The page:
Gastric bypass, gastric band surgery, and sleeve gastrectomy are the first steps toward creating the new you. Post-surgery, you will eat less as your reduced stomach size will leave you feeling full sooner. Still, your diet post-surgery is going to be critical to:
- Weight loss management
- Prevention of health risks
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For the first two days after surgery, patients will essentially fast, sustaining themselves on a clear liquid diet. It will consist of non-caffeinated, non-carbonated liquids like water, ice chips, sugarless drinks, thin soups, and low sodium broths. The patient will be instructed to take liquids in slowly to avoid nausea or vomiting.
On the second day, if conditions are good, intake will be bumped up to four ounces of liquid an hour. The following may be introduced to the diet: low fat and low sugar protein shakes, nonfat or soy milk, protein powders, nonfat yogurt, or nonfat Greek yogurt. The aim will be to ensure the body gets a sufficient number of nutrients.
With the help of a dietitian, you will form a meal plan that helps in recovery. Once released to go home, you will be taking in high-protein foods. You will be asked to stay away from anything containing over five grams of sugar. You will need to carefully read food labels.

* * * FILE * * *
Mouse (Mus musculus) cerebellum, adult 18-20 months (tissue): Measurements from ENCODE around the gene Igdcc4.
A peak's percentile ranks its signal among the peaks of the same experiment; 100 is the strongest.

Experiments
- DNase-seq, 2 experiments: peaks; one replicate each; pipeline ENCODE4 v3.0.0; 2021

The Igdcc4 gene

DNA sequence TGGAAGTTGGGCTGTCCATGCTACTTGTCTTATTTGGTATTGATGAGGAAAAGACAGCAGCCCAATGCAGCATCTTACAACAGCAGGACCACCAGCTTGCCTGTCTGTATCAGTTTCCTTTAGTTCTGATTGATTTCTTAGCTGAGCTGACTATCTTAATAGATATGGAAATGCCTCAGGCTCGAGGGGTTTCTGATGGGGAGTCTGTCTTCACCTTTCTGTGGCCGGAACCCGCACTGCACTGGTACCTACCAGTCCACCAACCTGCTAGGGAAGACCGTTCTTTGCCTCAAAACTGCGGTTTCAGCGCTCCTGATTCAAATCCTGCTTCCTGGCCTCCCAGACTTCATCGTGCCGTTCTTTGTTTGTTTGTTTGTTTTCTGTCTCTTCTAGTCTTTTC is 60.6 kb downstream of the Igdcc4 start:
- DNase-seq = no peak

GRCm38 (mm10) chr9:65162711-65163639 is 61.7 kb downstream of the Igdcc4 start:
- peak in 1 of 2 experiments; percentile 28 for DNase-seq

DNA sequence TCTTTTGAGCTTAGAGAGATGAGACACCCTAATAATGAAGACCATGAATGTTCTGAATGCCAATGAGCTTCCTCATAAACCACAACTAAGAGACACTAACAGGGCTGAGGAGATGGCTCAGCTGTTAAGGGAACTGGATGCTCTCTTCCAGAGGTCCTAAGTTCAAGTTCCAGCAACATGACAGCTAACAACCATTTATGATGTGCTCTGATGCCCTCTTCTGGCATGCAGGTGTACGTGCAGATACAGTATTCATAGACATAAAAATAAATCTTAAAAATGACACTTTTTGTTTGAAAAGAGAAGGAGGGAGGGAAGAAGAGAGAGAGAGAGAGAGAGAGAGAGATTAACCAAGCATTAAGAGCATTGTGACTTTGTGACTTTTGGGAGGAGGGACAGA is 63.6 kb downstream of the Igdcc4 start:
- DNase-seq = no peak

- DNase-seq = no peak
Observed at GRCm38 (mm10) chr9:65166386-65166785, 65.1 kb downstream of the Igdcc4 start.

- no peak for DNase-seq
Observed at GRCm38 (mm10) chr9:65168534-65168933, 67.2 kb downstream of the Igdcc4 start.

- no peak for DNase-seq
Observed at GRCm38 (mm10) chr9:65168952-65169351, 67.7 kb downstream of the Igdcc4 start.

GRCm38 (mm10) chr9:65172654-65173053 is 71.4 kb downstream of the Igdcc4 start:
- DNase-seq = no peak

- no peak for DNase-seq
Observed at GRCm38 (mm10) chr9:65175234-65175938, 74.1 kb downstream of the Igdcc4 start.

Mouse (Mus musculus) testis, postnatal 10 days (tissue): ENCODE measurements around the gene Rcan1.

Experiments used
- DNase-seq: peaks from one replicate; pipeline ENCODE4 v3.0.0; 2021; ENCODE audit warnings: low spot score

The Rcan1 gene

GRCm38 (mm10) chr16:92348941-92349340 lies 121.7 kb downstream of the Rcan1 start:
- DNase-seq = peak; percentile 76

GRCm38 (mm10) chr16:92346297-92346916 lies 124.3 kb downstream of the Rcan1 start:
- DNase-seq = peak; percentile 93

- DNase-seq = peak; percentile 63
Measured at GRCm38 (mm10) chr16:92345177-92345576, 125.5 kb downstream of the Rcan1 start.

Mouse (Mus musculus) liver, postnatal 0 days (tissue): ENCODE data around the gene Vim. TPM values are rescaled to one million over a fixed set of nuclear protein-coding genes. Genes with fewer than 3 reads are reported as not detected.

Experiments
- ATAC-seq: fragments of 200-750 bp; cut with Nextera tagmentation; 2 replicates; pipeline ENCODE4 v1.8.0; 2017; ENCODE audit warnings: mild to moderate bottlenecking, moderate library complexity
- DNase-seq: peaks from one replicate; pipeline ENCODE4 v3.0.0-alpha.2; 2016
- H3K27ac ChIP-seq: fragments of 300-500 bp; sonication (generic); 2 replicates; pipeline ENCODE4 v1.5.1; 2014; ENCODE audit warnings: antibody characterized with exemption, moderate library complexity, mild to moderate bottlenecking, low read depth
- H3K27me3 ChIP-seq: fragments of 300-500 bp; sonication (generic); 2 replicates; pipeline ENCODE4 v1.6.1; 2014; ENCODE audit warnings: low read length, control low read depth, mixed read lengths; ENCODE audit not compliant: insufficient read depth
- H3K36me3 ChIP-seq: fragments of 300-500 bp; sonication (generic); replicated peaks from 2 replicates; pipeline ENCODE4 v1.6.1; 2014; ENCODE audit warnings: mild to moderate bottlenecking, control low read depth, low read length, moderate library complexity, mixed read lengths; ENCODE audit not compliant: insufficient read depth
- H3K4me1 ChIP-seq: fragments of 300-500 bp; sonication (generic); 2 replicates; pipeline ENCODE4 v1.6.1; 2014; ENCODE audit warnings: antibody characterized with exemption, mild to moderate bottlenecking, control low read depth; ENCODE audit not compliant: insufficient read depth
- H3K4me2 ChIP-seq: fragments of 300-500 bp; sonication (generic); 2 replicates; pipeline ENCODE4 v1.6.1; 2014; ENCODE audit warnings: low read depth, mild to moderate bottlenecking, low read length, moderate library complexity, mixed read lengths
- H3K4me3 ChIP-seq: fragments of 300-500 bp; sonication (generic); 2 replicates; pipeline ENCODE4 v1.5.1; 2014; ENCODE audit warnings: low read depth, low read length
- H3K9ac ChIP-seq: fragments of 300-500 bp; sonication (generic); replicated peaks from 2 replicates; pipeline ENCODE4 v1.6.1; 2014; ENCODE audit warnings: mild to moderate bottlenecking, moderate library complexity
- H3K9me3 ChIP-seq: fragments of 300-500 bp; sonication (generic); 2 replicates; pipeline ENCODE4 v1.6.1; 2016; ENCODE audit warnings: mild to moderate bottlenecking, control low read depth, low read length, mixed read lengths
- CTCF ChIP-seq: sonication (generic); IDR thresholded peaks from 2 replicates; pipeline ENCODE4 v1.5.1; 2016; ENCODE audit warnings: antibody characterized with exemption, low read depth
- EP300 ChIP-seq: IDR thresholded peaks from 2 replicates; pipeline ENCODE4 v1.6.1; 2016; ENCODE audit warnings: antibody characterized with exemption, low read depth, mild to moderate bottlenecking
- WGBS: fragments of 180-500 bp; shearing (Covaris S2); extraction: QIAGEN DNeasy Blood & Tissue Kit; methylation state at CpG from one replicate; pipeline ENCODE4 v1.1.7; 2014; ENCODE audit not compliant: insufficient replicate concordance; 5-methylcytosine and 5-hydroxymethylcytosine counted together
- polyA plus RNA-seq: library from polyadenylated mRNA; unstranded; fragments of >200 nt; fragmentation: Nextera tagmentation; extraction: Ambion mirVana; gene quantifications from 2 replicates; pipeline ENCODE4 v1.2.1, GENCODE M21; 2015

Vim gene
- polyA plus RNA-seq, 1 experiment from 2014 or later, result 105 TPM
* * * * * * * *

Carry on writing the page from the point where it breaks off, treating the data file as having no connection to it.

After Two Weeks
After two weeks, soft foods will be added to your meal plan. Meals will be small. You will be allowed baked, broiled. or grilled lean meat. Foods that are hard to digest, like raw vegetables and fruits, should be avoided. You should eat slowly, taking small bites and chewing thoroughly. In fact, it will be suggested one spend no less than 20 minutes on any meal. There will be no laying down after eating, even if the food doesn’t sit well. Sitting upright will help food process properly.
After two weeks, solid foods high in protein will also be integrated into the diet plan. You will focus on post-surgery eating habits with small portions. You will also need to take vitamin, protein, and mineral supplements in order to manage strength as you keep an exercise regimen.
Through the counsel of your doctor, surgeon and dietitian, you will gradually add new foods to your meal plan. Pay close attention to chewing as you begin ingesting solid food. Patients will be expected to take in six to eight cups of water between meals, but there will be no drinking during meals.
After a follow-up examination, the dietitian will revisit your diet plan, developing one that fits your assessed condition. It will be important to keep appointments with your surgeon or doctor post-surgery, especially if there are issues. Behavior modification is going important to your health and for maintaining your results.